ILNews

Judge: Wine shipping law unconstitutional

Michael W. Hoskins
January 1, 2007
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Indiana's law prohibiting out-of-state wineries from shipping to Hoosier customers without face-to-face contact is unconstitutional, a federal judge in Indianapolis has ruled.

U.S. District Judge John D. Tinder issued a 71-page decision http://www.insd.uscourts.gov/News/Baude.pdf, and a separate four-page judgment http://www.insd.uscourts.gov/News/BaudeJudgment.pdf and injunction late Wednesday in Patrick L. Baude et al. v. David L. Heath and Wine and Sprits Wholesalers of Indiana, No. 1:05-cv-0735-JDT-TAB.

At issue in this case was whether state statute involving direct wine shipment violated the out-of-state wineries rights by barring them from newly created direct wine seller permits. The law went into effect in March 2006, and this federal suit came the following month.

Plaintiffs include a major Michigan winery, Chateau Grand Traverse, and five consumers. They challenged the law, part of which mandated they have at least one face-to-face transaction to allow the winery to verify the customer's age. The winery contended the rules discriminated against out-of-state wineries by preventing them from competing in the direct-sale market, and the consumers argued they were barred from obtaining many wines because of the impracticality of traveling outside the state or to complete the in-person requirement.

Defendant Heath, commissioner of the Indiana Alcohol and Tobacco Commission, contended the laws do not discriminate and are needed to prevent the sale of alcohol to minors - the state's interest in protecting its youth outweighs any incidental burdens on interstate commerce.

Judge Tinder disagreed, noting that the requirement creates a trade barrier for wineries by requiring them to set up shop in Indiana or limit their potential market to buyers willing to travel to them.

This is not the first time wine connoisseurs have challenged Indiana's authority to regulate direct shipments of wine into the state. The 7th Circuit Court of Appeals in Chicago dealt a blow to wine lovers in 2000 with a ruling that the state could prohibit direct shipments, but since that case of Bridenbaugh v. Freeman-Wilson, 227 F.3d 848, 854 (7th Cir. 2000), the U.S. Supreme Court has weighed in to change the legal landscape.

In 2005, the court ruled in the Michigan case of Granholm v. Heald, 544 W.S. 460, 493 (2005) that states could not discriminate against out-of-state-wineries by prohibiting them from shipping directly to consumers if the state laws allowed in-state wineries to do so. The court ruled the repealed 21st Amendment on Prohibition did not override the requirements of the Commerce Clause in regulating interstate commerce of goods.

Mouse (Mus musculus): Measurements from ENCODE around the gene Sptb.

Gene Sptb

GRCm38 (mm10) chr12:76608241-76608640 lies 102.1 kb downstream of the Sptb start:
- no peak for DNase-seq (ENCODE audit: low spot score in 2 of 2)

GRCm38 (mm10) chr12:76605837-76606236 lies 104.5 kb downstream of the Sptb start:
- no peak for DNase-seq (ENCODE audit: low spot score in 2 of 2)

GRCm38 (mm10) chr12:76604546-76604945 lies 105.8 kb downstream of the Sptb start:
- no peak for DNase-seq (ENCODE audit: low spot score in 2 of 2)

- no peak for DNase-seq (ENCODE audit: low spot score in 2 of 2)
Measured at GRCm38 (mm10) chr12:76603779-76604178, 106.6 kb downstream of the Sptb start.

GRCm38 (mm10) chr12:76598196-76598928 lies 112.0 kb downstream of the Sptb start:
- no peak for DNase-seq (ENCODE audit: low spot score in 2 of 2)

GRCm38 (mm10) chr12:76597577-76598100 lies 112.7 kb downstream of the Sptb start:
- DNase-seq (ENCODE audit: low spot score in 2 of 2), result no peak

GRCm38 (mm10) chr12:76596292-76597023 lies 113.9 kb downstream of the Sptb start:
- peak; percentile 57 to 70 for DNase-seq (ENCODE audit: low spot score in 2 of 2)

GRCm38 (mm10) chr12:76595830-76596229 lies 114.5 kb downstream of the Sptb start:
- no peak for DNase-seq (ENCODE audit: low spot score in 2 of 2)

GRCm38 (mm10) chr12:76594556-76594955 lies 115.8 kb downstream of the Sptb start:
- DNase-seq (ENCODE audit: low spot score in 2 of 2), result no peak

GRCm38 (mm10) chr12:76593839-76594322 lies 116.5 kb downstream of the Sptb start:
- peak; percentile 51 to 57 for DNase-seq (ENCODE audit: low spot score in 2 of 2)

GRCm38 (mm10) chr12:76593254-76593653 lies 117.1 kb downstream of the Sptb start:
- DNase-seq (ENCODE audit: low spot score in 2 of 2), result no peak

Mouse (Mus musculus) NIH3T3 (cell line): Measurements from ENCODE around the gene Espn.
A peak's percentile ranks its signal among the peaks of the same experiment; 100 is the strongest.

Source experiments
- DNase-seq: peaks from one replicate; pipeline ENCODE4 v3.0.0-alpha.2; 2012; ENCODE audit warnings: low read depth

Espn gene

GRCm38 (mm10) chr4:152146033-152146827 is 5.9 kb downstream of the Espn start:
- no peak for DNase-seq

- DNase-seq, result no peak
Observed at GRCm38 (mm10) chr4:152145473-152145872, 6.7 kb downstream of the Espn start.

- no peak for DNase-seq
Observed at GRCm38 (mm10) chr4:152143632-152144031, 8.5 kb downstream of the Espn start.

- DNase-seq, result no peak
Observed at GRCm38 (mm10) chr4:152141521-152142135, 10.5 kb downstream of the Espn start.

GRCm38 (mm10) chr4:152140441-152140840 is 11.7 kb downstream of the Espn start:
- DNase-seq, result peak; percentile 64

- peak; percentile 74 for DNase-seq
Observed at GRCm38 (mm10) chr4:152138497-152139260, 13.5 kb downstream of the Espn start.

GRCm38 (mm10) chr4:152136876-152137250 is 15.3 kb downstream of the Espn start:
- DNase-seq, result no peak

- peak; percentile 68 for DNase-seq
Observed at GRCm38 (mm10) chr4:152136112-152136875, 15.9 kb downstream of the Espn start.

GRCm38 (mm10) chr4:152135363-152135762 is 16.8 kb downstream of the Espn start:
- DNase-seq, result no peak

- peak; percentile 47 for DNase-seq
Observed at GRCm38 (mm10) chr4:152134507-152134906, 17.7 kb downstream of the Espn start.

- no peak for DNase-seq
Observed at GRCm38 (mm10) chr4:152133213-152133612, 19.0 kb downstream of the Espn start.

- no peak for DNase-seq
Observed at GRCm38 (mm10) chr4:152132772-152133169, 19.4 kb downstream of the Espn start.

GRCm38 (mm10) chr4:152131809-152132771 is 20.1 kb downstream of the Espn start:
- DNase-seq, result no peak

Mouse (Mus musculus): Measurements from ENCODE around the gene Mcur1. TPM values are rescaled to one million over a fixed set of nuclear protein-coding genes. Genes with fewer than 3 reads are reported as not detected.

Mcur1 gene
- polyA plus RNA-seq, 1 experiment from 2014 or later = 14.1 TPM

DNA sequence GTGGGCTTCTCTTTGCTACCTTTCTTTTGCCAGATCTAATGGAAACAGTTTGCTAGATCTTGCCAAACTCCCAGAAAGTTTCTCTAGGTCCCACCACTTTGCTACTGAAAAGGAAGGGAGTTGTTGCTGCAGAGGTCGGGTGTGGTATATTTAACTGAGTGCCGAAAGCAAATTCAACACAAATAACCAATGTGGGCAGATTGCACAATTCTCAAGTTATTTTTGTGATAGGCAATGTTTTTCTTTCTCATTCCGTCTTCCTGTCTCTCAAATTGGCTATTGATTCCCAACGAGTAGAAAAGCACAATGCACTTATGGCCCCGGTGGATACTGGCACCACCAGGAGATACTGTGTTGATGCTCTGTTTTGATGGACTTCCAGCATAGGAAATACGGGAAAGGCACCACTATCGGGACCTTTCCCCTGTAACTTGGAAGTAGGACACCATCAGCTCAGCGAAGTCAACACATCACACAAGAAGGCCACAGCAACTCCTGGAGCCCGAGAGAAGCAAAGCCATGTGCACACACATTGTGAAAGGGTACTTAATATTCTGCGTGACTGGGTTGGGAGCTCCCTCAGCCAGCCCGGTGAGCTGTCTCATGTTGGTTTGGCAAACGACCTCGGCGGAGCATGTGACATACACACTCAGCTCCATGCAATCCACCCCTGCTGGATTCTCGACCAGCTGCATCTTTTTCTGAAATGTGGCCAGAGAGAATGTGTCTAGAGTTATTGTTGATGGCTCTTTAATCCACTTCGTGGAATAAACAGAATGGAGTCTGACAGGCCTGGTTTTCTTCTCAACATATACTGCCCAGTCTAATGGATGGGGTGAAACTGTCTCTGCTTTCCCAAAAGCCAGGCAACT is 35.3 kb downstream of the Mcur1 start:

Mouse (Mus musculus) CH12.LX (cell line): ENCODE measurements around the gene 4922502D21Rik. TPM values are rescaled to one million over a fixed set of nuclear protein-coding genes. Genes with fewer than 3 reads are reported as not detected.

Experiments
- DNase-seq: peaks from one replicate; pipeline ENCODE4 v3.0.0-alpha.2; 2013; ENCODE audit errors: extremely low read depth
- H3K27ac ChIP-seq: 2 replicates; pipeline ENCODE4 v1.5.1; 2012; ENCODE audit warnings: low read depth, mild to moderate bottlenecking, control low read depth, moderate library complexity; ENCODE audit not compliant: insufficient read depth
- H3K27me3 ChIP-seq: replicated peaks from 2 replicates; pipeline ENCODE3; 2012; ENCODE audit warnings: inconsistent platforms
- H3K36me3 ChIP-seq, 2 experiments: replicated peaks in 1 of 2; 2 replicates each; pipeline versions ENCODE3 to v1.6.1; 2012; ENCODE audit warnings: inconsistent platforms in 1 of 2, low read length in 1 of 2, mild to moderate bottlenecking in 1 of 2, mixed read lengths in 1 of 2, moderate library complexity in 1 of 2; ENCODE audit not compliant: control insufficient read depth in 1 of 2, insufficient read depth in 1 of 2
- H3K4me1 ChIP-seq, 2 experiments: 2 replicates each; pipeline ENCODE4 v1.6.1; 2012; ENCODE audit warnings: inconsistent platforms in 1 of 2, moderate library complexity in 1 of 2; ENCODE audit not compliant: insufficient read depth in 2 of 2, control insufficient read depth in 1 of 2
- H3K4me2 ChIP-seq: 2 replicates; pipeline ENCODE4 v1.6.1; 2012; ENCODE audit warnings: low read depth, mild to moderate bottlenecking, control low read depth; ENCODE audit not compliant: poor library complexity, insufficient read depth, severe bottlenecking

Relying on that high court ruling, Judge Tinder based his determination and granted the injunction enjoining the Alcohol and Tobacco Commission from enforcing the rule.

"This court's decision is likely to be of immediate interest only to those out-of-state wineries with an existing base of Indiana customers or wine connoisseurs who may have the means to persuade out-of-state firms to undertake the effort," he wrote. "Indiana wineries will not need to change any of their current business practices. Indeed, there is little likelihood that much will change before the General Assembly meets again."
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  3. The practitioners and judges who hail E-filing as the Saviour of the West need to contain their respective excitements. E-filing is federal court requires the practitioner to cram his motion practice into pigeonholes created by IT people. Compound motions or those seeking alternative relief are effectively barred, unless the practitioner wants to receive a tart note from some functionary admonishing about the "problem". E-filing is just another method by which courts and judges transfer their burden to practitioners, who are the really the only powerless components of the system. Of COURSE it is easier for the court to require all of its imput to conform to certain formats, but this imposition does NOT improve the quality of the practice of law and does NOT improve the ability of the practitioner to advocate for his client or to fashion pleadings that exactly conform to his client's best interests. And we should be very wary of the disingenuous pablum about the costs. The courts will find a way to stick it to the practitioner. Lake County is a VERY good example of this rapaciousness. Any one who does not believe this is invited to review the various special fees that system imposes upon practitioners- as practitioners- and upon each case ON TOP of the court costs normal in every case manually filed. Jurisprudence according to Aldous Huxley.

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